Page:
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I need to prove that

$$\lim \limits_{(x,y)\to(0,0)} \frac{5y^2\cos^2x}{x^4 + y^4}$$

does not exist.

Please tell me why this false positive argument is flawed.

However, if I put this into a delta epsilon limit, I obtain that:

$$\frac{\left|5y^4\cos^2x - (x^4+y^4)L\right|}{\epsilon} < x^4 + y^4 \qquad(1)$$

Then we need to find $\delta$ such that $\sqrt{x^2 + y^2} < \delta$ for any given $\epsilon$. Well because for $x^4 + y^4$ near zero $x^4 + y^4 \le x^2 + y^2$, by the monotonicity of $\sqrt{x}$, $$\sqrt{x^4 + y^4} \le \sqrt{x^2 + y^2}$$ Just use any $$\delta < \sqrt{\frac{\left|5y^4\cos^2x - (x^4+y^4)L\right|}{\epsilon}} \le \sqrt{x^2+y^2}$$

What about this is false?

Is it because there exists $x^4 + y^4 > x^2 + y^2$ so the limit doesn't always hold for any given $\epsilon$?

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  • $\begingroup$ Subs $$x=\frac{1}{n},y=\frac{\sqrt{n}}{n}$$ in your $$f(x,y)$$ and the Limit for $n$ tends to infinity doesn't exist. $\endgroup$ – Dr. Sonnhard Graubner Mar 23 '17 at 15:31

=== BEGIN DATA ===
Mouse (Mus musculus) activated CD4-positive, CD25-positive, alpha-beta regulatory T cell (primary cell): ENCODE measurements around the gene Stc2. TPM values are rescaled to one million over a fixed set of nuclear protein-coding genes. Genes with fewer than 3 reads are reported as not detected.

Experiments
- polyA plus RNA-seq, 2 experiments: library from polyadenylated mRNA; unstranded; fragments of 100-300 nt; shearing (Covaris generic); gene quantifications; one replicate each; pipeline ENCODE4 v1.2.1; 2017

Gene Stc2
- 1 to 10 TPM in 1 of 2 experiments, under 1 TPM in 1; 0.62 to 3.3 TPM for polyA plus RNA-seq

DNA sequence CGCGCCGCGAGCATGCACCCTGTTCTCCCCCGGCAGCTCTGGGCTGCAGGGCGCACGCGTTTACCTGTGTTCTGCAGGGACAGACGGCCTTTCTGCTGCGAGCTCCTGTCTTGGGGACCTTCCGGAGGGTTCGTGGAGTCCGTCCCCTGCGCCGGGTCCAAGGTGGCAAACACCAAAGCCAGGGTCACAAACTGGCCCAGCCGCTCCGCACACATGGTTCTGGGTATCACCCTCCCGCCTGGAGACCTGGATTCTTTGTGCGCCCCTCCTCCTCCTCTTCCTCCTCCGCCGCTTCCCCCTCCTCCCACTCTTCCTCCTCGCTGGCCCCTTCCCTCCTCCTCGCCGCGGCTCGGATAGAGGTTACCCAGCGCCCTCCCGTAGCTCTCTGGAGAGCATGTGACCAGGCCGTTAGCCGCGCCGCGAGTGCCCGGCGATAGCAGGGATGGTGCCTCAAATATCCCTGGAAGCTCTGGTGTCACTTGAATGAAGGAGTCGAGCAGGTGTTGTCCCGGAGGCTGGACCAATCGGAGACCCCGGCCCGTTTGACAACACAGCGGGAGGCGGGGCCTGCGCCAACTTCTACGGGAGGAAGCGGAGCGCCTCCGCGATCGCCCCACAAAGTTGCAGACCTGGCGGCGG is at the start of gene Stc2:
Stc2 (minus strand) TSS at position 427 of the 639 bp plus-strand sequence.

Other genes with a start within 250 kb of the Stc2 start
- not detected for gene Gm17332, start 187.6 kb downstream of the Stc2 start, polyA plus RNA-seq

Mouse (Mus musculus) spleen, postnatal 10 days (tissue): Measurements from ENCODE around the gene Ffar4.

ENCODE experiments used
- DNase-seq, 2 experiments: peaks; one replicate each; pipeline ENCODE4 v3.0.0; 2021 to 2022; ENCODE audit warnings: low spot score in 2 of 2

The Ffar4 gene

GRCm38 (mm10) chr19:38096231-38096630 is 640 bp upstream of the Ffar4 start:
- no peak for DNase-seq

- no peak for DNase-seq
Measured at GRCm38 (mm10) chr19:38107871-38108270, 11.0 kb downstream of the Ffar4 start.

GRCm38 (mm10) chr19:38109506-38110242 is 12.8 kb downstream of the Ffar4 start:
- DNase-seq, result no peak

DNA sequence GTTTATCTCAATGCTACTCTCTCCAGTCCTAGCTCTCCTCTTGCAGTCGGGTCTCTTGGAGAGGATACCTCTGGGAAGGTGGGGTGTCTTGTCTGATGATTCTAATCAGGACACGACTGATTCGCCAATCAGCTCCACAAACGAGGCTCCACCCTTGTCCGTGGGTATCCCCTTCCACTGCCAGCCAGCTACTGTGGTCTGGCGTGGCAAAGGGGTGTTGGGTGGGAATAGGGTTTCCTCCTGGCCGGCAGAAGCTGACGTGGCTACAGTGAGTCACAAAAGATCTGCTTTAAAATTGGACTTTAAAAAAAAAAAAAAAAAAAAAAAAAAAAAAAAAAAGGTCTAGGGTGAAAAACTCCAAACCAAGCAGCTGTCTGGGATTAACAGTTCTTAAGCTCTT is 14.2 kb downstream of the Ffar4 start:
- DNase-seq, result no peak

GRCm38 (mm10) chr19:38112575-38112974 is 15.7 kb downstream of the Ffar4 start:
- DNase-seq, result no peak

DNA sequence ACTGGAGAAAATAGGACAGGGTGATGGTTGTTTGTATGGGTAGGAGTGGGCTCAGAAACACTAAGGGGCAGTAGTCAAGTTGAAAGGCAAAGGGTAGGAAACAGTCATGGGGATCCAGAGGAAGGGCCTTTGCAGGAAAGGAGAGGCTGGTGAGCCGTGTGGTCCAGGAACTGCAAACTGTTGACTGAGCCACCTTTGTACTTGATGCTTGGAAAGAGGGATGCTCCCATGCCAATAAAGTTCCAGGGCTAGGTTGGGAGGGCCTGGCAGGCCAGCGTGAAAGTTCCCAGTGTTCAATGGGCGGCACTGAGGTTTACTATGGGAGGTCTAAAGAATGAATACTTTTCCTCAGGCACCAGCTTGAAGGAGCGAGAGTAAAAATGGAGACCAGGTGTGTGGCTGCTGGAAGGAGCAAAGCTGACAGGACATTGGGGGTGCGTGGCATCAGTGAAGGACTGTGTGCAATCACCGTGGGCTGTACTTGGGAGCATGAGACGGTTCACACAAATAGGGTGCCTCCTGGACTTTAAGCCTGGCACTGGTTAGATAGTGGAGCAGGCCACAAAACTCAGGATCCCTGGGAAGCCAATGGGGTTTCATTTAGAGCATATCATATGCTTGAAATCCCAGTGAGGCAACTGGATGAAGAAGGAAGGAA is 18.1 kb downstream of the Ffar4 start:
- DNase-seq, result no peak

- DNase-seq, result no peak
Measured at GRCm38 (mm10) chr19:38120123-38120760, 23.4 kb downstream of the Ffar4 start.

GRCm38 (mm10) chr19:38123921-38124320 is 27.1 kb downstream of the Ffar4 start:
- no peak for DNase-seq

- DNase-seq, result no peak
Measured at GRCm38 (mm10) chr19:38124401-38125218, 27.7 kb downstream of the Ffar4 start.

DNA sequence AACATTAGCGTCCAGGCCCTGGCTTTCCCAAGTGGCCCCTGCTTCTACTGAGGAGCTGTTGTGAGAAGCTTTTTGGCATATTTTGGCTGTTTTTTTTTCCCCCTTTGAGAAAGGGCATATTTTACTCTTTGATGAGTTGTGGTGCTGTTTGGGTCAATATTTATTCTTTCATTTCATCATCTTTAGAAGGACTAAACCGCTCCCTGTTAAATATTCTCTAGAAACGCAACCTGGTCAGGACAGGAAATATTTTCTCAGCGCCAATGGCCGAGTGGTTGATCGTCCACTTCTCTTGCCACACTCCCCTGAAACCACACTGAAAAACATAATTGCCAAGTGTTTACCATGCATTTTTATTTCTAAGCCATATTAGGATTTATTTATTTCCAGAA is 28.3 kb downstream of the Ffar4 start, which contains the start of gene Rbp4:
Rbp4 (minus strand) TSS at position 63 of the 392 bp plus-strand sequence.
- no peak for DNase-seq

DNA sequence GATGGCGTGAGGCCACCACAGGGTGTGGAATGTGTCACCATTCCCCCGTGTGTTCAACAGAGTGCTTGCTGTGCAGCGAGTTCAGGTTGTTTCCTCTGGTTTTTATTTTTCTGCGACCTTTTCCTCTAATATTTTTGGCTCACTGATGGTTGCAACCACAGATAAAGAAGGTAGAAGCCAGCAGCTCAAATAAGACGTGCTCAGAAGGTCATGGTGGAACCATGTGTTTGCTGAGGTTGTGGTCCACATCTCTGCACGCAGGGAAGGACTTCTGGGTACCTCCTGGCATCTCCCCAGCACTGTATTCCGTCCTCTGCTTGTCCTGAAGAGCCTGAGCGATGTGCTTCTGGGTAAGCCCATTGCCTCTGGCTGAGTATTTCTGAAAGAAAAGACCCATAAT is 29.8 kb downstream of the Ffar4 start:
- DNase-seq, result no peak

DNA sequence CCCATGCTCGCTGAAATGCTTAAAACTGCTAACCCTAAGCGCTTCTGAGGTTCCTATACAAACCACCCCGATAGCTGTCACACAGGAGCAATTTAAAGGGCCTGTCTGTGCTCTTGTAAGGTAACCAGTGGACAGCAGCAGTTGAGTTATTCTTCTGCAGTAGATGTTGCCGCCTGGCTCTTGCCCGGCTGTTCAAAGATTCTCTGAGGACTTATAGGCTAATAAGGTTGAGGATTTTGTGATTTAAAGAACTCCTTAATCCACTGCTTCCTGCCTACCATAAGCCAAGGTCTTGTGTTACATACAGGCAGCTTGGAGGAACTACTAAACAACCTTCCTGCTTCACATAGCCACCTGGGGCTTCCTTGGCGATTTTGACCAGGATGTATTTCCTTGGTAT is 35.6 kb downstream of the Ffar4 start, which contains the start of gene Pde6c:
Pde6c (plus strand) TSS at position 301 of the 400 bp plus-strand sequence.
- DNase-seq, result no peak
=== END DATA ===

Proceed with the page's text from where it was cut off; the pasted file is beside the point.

• $\begingroup$ The "positive" argument is flawed because it makes no sense at all. You have this symbol $L$ that mysteriously shows up in equation (1), which you somehow "obtained" (implying you think it's true, though you give no justification), and then in order to "find $\delta$ such that $\sqrt{x^2+y^2}<\delta$ for any given $\epsilon$" (whatever that means!), you set $\delta \leq \sqrt{x^2+y^2},$ in direct contradiction of the thing you said you needed to do. $\endgroup$ – David K Mar 23 '17 at 15:47

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